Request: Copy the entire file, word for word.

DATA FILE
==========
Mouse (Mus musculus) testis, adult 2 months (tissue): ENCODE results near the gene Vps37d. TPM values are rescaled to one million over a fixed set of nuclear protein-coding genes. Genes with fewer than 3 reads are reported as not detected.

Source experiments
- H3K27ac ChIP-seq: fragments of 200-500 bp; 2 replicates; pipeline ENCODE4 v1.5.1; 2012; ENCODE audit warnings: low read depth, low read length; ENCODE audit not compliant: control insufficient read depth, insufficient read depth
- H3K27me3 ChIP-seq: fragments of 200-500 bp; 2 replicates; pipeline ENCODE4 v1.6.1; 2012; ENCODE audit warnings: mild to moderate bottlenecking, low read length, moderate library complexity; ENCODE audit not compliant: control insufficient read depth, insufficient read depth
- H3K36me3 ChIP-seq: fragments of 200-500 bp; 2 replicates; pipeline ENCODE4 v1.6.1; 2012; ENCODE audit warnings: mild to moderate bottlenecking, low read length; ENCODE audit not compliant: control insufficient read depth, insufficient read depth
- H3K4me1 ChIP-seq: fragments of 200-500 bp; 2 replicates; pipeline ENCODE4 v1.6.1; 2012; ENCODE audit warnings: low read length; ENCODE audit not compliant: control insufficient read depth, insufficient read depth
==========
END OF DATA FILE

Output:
Mouse (Mus musculus) testis, adult 2 months (tissue): ENCODE results near the gene Vps37d. TPM values are rescaled to one million over a fixed set of nuclear protein-coding genes. Genes with fewer than 3 reads are reported as not detected.

Source experiments
- H3K27ac ChIP-seq: fragments of 200-500 bp; 2 replicates; pipeline ENCODE4 v1.5.1; 2012; ENCODE audit warnings: low read depth, low read length; ENCODE audit not compliant: control insufficient read depth, insufficient read depth
- H3K27me3 ChIP-seq: fragments of 200-500 bp; 2 replicates; pipeline ENCODE4 v1.6.1; 2012; ENCODE audit warnings: mild to moderate bottlenecking, low read length, moderate library complexity; ENCODE audit not compliant: control insufficient read depth, insufficient read depth
- H3K36me3 ChIP-seq: fragments of 200-500 bp; 2 replicates; pipeline ENCODE4 v1.6.1; 2012; ENCODE audit warnings: mild to moderate bottlenecking, low read length; ENCODE audit not compliant: control insufficient read depth, insufficient read depth
- H3K4me1 ChIP-seq: fragments of 200-500 bp; 2 replicates; pipeline ENCODE4 v1.6.1; 2012; ENCODE audit warnings: low read length; ENCODE audit not compliant: control insufficient read depth, insufficient read depth